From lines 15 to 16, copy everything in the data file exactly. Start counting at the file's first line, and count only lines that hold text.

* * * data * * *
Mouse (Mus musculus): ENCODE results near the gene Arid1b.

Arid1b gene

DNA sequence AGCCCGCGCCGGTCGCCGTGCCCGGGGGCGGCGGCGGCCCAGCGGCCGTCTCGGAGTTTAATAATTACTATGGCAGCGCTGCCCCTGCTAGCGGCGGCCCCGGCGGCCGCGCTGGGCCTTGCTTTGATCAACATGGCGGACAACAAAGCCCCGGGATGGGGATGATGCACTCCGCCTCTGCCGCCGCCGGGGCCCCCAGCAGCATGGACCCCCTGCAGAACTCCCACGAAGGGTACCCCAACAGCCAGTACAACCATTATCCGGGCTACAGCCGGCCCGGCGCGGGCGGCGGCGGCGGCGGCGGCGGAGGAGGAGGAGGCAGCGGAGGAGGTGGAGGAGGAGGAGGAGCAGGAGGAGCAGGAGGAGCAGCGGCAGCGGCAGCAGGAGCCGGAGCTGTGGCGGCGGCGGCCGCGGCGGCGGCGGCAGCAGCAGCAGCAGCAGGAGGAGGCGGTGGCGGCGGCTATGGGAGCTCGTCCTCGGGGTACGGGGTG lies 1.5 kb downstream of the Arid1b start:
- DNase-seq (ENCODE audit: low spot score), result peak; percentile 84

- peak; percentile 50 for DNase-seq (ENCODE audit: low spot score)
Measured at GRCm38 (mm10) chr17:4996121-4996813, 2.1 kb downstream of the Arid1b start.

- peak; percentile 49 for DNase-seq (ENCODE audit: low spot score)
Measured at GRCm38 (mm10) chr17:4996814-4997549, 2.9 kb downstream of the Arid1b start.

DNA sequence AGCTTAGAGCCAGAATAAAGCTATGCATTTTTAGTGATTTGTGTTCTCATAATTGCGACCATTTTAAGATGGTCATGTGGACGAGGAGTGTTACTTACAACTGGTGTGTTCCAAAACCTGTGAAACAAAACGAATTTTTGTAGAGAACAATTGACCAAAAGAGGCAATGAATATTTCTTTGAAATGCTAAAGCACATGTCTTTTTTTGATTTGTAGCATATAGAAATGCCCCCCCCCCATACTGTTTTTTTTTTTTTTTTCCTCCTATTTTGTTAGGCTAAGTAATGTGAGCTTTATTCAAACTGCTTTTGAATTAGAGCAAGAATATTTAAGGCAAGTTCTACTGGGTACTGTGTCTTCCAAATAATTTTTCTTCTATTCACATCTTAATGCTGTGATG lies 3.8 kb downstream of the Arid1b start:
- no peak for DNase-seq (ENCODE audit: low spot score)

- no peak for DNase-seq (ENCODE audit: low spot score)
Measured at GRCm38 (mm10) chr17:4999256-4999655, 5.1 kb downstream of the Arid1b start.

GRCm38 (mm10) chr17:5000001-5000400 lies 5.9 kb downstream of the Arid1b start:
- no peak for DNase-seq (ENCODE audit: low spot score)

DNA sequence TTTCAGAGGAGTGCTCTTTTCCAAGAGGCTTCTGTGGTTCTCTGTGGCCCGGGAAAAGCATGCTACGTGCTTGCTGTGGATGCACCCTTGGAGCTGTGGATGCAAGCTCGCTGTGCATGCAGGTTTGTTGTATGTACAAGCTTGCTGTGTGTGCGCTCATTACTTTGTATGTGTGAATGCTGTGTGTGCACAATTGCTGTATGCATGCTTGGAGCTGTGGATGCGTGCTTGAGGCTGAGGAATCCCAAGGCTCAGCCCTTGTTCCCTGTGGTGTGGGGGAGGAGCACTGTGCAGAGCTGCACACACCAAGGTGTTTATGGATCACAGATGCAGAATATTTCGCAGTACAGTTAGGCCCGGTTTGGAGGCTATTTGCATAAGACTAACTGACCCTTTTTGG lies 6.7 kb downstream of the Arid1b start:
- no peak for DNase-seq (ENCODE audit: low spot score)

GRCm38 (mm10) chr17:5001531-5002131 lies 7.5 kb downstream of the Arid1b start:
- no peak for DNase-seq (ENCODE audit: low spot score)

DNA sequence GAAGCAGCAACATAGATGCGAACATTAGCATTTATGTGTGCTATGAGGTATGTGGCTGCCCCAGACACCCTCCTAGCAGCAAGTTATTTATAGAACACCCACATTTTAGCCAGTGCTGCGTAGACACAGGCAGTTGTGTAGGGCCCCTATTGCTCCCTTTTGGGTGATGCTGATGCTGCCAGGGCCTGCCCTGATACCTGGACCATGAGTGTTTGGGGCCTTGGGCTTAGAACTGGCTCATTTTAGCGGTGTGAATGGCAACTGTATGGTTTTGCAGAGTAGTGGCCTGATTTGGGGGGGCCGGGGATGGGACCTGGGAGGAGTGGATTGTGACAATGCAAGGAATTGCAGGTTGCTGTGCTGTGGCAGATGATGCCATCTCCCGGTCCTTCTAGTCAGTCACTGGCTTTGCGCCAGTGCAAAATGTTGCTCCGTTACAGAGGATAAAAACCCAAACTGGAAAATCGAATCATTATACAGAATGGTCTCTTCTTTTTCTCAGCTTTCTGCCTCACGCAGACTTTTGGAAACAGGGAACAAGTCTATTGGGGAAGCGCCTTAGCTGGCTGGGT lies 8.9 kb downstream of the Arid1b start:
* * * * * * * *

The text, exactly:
DNA sequence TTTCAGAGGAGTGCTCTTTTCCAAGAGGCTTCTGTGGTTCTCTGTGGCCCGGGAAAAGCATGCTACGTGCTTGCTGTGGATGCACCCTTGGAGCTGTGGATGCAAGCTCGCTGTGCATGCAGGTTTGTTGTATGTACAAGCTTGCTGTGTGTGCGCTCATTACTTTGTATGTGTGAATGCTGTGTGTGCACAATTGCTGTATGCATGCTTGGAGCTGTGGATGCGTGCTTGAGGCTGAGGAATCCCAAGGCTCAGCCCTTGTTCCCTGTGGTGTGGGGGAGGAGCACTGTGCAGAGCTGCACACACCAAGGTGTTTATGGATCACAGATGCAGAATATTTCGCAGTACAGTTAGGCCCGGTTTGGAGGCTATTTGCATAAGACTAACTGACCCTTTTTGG lies 6.7 kb downstream of the Arid1b start:
- no peak for DNase-seq (ENCODE audit: low spot score)